With just $0.05 a day, this Blueprint will make us strong, firm warriors in the battle to end poverty-->

Truth is in favor of you and me; for the truth of our enemies whom we have been serving here in the U.S.A. for over 400 years (whom we did not know to be our enemies by nature) is the truth that the Black Man must have knowledge of to be able to keep from falling into the deceiving traps that are being laid by our enemies to catch us in their way which is opposed to the way of righteous of whom we are members. ~ The Honorable Elijah Muhammad

Sunday, May 31, 2015

America’s never-ending war on poor people: Why “The Briefcase” is just the latest assault

If you want to get a sense of what Mahatma Gandhi’s famous “poverty is the worst kind of violence” quotation means for the U.S. today, there are two stories from this past week you should read. One is from Jonathan Cohn, the Huffington Post’s ace health care reporter. The other is from Margaret Lyons,
Vulture’s insightful television critic. Taken together, these two
pieces offer a decent sketch of how America’s economy and its culture
work together to relentlessly make poor people feel like shit.

Let’s start with Cohn’s piece, which takes a look at a new study
from the U.S. Center for Disease Control and Prevention. The study is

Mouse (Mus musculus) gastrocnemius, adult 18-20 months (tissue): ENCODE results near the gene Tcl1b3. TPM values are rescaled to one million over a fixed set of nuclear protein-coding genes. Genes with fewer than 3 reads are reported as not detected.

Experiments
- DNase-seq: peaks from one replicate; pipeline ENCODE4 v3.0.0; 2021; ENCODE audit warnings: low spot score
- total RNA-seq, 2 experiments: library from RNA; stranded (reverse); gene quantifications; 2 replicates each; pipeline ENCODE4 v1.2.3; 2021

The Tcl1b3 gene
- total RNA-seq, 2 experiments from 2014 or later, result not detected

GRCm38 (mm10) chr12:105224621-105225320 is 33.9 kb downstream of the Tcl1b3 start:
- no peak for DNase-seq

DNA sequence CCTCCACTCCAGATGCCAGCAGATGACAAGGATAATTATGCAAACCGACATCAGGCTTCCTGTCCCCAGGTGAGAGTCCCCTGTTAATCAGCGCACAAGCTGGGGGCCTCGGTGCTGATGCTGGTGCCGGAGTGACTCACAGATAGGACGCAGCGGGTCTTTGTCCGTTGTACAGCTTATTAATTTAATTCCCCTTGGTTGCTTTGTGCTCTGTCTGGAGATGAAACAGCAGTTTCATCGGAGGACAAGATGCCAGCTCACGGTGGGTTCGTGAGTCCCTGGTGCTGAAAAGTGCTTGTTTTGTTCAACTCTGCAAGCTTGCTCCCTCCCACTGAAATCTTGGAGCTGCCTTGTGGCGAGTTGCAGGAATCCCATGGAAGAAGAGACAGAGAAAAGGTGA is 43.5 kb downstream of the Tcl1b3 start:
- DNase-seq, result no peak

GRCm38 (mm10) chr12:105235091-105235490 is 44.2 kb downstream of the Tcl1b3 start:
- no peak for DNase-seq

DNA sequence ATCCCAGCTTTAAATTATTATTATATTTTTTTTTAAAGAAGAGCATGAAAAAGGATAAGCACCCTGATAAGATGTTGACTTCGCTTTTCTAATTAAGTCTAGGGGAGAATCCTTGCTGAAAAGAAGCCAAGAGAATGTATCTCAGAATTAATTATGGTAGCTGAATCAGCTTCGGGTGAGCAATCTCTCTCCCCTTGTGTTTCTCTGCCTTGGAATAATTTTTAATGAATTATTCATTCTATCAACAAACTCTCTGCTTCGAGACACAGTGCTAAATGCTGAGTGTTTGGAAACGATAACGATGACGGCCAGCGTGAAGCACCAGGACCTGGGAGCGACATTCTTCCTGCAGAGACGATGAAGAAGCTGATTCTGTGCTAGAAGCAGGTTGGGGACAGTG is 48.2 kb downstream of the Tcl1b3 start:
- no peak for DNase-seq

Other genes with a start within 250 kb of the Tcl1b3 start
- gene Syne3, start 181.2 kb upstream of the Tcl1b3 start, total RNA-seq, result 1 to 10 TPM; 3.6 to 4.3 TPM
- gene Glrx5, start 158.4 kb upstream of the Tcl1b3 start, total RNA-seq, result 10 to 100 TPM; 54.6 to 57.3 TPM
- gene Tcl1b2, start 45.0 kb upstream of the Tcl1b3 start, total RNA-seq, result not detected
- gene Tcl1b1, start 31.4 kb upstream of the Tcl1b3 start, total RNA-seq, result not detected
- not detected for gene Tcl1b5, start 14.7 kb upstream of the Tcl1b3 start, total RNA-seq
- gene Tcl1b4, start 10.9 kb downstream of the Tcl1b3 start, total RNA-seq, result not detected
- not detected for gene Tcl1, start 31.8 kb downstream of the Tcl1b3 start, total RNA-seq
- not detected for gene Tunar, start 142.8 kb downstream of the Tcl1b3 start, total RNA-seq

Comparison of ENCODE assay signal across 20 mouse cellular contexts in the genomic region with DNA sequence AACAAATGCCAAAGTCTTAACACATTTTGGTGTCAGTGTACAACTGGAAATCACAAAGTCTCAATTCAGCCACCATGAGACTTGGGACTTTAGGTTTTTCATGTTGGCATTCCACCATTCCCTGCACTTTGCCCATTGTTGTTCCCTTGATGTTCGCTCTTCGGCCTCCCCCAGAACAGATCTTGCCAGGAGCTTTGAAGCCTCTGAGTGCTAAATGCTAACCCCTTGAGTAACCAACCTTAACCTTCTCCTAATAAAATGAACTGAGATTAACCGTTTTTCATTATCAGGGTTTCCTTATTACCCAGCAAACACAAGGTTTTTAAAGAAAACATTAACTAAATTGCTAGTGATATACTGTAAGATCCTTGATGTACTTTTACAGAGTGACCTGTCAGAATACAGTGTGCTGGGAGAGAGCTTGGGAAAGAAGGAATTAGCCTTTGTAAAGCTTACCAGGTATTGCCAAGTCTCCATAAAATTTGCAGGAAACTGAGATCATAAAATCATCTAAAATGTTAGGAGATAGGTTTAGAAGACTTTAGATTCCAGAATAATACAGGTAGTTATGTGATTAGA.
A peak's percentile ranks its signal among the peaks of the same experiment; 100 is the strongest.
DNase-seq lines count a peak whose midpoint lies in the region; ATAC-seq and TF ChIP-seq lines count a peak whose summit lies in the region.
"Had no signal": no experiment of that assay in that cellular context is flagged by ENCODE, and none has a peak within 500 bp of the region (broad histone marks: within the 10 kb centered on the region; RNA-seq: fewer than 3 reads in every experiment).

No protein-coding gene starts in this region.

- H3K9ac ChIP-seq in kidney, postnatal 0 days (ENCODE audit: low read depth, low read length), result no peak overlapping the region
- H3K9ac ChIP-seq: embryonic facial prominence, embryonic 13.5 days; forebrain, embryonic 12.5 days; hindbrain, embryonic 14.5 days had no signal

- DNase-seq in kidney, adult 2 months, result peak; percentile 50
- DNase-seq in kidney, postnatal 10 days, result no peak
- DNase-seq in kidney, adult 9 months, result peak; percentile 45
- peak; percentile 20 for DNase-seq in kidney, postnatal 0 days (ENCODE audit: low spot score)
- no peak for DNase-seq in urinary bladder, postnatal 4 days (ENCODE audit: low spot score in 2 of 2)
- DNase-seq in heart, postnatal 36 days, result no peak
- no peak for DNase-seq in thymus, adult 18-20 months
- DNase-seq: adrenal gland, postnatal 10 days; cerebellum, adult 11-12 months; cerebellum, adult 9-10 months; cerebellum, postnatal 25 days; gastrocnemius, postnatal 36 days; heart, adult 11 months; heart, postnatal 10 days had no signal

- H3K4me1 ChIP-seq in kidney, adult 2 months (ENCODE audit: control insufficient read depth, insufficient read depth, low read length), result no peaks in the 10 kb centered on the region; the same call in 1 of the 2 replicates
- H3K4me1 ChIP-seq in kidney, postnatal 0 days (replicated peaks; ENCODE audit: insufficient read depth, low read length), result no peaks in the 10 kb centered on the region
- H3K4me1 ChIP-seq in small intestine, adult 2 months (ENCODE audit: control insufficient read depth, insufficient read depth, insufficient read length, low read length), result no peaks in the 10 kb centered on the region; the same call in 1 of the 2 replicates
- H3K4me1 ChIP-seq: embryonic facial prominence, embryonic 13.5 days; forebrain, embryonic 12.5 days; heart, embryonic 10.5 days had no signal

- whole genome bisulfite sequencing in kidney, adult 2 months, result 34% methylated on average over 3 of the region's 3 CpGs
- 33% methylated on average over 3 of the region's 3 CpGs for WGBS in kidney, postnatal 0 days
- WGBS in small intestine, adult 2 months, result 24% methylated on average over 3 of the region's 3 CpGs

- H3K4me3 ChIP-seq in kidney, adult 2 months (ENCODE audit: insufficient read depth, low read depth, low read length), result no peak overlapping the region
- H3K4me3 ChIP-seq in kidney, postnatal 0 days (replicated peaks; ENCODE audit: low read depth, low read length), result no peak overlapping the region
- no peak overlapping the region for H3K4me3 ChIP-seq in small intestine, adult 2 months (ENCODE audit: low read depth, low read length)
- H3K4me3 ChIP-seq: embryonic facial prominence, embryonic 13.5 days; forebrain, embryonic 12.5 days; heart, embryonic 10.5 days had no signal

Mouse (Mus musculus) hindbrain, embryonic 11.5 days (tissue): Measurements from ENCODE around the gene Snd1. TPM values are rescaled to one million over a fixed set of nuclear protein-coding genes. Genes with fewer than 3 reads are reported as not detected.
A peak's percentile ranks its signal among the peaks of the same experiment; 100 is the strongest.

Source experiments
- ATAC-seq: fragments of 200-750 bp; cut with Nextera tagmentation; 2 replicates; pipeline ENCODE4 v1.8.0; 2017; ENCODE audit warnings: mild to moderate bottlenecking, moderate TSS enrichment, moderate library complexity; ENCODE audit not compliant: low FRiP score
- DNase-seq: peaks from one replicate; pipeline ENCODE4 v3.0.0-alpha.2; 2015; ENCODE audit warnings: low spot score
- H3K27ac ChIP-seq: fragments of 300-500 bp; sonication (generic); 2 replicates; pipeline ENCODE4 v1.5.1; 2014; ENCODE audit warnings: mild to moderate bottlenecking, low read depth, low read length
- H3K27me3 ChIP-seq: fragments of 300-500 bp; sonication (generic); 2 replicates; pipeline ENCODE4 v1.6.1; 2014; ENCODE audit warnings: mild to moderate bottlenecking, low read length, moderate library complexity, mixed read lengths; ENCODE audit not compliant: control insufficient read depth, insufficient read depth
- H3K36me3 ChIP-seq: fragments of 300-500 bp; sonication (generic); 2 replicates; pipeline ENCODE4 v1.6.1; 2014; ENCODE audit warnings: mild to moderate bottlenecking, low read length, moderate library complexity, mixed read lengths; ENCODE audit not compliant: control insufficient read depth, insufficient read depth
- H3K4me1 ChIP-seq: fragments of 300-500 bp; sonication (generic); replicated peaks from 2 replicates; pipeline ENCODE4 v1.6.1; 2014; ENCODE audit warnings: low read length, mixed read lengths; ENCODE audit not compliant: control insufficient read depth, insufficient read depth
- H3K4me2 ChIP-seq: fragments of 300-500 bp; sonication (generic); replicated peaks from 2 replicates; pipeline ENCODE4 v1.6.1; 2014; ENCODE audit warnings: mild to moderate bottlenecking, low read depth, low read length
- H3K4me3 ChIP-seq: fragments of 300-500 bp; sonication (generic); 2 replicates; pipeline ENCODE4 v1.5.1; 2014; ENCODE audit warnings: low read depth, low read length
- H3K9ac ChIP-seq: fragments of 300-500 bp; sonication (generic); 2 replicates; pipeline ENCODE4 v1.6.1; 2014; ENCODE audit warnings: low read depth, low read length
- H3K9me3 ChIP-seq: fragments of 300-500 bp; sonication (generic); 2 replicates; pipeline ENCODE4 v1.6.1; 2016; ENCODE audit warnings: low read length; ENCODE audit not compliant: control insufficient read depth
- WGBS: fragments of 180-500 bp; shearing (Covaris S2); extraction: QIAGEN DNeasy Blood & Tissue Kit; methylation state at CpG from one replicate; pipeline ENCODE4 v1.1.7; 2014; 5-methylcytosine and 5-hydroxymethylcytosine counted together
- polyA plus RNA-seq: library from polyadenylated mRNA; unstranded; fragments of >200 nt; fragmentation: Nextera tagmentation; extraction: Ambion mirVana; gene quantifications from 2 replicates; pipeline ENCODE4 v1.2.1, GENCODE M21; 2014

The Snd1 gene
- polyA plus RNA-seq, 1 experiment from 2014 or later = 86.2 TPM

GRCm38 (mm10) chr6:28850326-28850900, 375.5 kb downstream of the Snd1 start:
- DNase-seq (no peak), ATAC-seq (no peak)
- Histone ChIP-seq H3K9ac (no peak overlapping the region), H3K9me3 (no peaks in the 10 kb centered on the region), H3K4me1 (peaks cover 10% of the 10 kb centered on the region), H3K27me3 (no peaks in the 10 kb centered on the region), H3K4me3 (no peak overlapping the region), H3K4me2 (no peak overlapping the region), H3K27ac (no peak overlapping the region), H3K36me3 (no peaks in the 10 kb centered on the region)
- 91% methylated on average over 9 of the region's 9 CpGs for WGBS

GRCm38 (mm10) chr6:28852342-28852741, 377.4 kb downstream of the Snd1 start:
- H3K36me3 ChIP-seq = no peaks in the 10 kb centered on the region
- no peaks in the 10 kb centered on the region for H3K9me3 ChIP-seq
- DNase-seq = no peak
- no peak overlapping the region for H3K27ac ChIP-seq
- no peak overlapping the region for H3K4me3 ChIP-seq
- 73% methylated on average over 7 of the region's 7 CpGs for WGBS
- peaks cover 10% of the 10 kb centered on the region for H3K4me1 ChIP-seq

based on five years’ worth of results from an in-person survey run by
the National Health Interview Survey
and, as Cohn writes, it “demonstrates, in vivid terms, something that
public health experts have known for a while.” Namely, that the closer
you are to being poor, the higher the chances are that you’re suffering
from what the public health field calls “serious psychological distress”
— something of a catchall term for common forms of mental illness.

difference isn’t small, either. Nearly 9 percent of people with incomes
below the poverty line (around $20,000 for a three-person family) said
they suffered from “serious psychological distress.” That means that
between 2009 and 2013, the years during which the survey was conducted,
nearly one out of 10 of these people — and there are more than 40 million of them — felt debilitating levels of anxiety and depression. In
contrast, barely more than 1 percent of those whose incomes exceeded the
poverty line by four times or more said they felt similar mental
anguish.  - Salon.com


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